In so many ways, this imagery of war and armor that is used by Paul is actually challenging the cultural norms of violence. If we look closely at this armor, it does not seem designed to be offensive. It is to help repel evil when it strikes. It is not used to kill or maim or strike down our enemies. The armor is the language of protection and preparation needed when confronting the evil systems and cultures of our world that seek to hurt and destroy. The armor is faith. The armor is peace. The armor is truth. The armor is righteousness. And the sword, the most violent image in here, is the word of God, which is Jesus. The author of Ephesians is using the normal violent conquering language of warfare and flipping it on its head and taking away its sting. It is turning the proverbial sword into plowshares.
I believe these modern day Paul’s and Jesus’s, i.e. the protestors, can teach us a thing or two about what putting on the armor of Christ really means. Author and Pastor Elle Dowd talks about her experience of the Ferguson Uprisings in 2015 and 2016. When confronted with violence, the protestors put on the helmet of tear gas masks to protect themselves. They came prepared with clothes of righteousness that they could move freely in, in case they were chased and shot with rubber bullets. When confronted with riot police beating them back, they held arms and sang songs of resistance, rooted in the gospel of peace. (Elle Dowd, Baptized in Tear Gas: From White Moderate to Abolitionist. Minneapolis, MN: Broadleaf Books, 2021)
This imagery is designed to prepare us and protect us because when we take up this liberative and radical gospel action, when we share the good news by feeding the hungry and housing the unhoused, when we challenge the systems of empire that try and keep people down, when we stand against oppressive systems like white supremacy and heteropatriarchy, we will be in danger. The rulers, the authorities, the cosmic powers, and the spiritual forces of death and oppression do not like to be challenged. Wealth and power do not like to be challenged. Jesus knew it. Paul knew it. The protestors in the streets know it. Do we? Does our gospel support overthrowing the oppressive systems in our world or does it uphold them? Are we armed with peace, faith, truth, and righteousness or are we armed with guns and kevlar and police?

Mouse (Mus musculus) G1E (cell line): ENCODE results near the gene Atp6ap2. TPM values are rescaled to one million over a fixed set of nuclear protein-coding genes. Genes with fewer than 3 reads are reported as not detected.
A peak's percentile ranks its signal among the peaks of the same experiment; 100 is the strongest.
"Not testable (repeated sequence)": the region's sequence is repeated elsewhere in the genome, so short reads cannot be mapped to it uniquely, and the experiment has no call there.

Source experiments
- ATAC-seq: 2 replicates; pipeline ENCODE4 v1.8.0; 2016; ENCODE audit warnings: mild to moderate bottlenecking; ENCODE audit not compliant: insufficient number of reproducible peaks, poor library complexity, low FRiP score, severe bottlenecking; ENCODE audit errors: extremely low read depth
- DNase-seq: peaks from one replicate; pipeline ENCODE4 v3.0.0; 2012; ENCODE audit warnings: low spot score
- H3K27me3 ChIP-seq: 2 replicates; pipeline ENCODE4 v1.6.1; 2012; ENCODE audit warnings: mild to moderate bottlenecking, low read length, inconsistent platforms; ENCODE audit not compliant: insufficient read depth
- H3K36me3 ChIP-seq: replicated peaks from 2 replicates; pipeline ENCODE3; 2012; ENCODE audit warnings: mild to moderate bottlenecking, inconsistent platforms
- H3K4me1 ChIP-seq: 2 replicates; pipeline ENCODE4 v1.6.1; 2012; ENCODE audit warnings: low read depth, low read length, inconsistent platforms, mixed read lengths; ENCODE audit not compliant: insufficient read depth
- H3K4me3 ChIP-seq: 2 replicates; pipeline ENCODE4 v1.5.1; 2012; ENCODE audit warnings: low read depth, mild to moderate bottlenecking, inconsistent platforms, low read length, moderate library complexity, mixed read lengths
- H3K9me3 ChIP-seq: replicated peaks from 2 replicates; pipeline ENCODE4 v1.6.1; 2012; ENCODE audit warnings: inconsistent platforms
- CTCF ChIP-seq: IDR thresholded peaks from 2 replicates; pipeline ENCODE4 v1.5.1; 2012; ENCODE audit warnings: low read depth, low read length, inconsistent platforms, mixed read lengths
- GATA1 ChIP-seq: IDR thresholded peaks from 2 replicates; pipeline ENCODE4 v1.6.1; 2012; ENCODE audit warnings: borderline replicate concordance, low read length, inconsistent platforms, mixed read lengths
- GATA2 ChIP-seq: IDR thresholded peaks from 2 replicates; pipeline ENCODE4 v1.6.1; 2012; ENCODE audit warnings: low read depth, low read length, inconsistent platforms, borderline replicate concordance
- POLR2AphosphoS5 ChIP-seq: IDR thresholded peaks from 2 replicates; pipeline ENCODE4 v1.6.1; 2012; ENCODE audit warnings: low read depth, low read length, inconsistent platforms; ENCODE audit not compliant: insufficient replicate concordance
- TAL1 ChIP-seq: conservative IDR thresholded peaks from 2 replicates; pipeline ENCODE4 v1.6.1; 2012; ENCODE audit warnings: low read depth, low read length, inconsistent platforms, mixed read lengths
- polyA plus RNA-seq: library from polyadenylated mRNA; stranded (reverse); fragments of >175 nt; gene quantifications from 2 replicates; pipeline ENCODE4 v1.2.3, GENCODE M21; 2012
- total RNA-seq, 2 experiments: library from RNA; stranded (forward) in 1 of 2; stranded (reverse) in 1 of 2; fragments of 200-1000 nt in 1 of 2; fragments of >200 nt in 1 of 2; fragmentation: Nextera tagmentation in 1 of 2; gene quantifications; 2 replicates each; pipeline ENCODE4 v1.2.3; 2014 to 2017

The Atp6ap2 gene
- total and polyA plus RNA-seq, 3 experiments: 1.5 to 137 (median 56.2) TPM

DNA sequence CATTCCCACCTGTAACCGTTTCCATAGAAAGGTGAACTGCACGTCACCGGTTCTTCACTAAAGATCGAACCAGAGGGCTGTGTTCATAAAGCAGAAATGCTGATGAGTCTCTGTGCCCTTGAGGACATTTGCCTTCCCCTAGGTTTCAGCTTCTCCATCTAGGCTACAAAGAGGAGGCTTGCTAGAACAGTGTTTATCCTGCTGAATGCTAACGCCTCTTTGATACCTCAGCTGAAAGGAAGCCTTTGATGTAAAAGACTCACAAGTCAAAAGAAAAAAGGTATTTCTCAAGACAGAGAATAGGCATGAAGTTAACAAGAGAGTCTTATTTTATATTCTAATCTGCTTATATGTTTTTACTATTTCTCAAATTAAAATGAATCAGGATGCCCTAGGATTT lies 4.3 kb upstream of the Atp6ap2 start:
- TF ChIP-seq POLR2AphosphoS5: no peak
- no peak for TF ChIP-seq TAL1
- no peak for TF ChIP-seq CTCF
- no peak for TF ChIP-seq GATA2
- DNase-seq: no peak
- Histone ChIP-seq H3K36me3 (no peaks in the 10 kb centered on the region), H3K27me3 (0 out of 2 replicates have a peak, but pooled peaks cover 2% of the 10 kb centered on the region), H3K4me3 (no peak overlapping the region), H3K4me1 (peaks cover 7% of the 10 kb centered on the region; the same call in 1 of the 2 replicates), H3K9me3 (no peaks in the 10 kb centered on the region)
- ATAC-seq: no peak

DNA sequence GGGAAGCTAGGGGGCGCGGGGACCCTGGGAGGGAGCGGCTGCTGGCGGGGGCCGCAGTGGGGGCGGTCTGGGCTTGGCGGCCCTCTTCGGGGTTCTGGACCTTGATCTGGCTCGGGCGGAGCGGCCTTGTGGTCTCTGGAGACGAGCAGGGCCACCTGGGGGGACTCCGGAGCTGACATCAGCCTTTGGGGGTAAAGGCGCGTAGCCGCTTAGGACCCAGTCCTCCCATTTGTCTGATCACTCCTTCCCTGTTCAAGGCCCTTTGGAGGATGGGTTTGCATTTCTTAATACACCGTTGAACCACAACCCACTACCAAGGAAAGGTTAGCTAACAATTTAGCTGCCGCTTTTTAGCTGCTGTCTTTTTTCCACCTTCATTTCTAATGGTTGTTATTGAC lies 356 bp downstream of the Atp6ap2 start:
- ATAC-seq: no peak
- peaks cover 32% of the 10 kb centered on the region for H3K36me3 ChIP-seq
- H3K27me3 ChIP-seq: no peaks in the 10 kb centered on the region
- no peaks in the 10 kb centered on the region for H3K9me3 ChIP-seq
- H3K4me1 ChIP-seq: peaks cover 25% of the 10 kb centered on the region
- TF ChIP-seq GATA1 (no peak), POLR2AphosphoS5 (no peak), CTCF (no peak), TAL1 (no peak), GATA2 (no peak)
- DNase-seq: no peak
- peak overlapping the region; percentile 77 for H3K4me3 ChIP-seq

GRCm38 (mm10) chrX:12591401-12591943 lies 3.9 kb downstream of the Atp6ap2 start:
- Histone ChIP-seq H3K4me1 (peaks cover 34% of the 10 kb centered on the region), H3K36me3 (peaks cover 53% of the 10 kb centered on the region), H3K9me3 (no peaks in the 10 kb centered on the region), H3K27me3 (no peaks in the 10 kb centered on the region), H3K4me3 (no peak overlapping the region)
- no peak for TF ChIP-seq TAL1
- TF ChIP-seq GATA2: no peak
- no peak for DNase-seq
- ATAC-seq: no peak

The Jesus way that we are called to is not one of war or violence. But it is not passive either. It is bravely standing up for what is right and working with others to create the kingdom of heaven on earth. When we stand up for what is right, when we challenge systems that hurt and oppress, we will face challenge and possible violence. Which is why we need to be prepared. It is why Paul tells us to put on this proverbial armor of faith and peace and truth and righteousness.
What systems of violence do you feel called to stand against? What spiritual powers like scarcity or white supremacy would you like to work to end? And when you are ready to stand with Jesus against these violent systems, prepare yourself. Cover yourself in truth and righteousness. Prepare your heart and mind with faith and peace. Because we know that these systems will not go quietly into the night. But we also know that when we are armed with God’s truth and peace and faith and righteousness that we will be able to withstand anything that comes against us. Amen? Amen.